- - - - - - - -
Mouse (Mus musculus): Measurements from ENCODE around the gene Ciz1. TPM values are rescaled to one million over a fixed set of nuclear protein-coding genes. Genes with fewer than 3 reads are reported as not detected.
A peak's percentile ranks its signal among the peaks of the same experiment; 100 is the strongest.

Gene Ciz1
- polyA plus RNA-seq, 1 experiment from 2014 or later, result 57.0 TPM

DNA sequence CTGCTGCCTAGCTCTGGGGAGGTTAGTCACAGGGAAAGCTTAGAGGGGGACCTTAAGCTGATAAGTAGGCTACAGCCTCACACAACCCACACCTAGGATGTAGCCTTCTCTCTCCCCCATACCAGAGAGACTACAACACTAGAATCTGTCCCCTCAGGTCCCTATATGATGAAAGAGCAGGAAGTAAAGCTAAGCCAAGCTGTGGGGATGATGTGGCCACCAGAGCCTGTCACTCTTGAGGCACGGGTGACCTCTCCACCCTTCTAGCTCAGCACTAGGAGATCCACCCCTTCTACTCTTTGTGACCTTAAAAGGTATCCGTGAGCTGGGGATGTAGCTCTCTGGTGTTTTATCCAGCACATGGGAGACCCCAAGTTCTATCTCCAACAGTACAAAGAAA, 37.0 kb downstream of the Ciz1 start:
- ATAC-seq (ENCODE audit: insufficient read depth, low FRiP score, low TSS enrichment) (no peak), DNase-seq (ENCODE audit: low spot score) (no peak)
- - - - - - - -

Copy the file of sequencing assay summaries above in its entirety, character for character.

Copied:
Mouse (Mus musculus): Measurements from ENCODE around the gene Ciz1. TPM values are rescaled to one million over a fixed set of nuclear protein-coding genes. Genes with fewer than 3 reads are reported as not detected.
A peak's percentile ranks its signal among the peaks of the same experiment; 100 is the strongest.

Gene Ciz1
- polyA plus RNA-seq, 1 experiment from 2014 or later, result 57.0 TPM

DNA sequence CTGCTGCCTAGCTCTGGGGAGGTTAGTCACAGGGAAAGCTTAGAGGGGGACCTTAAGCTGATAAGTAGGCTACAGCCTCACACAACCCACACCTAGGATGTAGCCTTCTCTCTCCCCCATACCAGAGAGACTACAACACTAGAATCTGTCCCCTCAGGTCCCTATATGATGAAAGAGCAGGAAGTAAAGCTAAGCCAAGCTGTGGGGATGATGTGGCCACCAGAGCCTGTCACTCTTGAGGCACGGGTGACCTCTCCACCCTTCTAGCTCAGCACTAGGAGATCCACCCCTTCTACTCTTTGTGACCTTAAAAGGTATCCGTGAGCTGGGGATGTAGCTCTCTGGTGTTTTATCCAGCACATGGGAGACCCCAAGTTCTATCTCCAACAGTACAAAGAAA, 37.0 kb downstream of the Ciz1 start:
- ATAC-seq (ENCODE audit: insufficient read depth, low FRiP score, low TSS enrichment) (no peak), DNase-seq (ENCODE audit: low spot score) (no peak)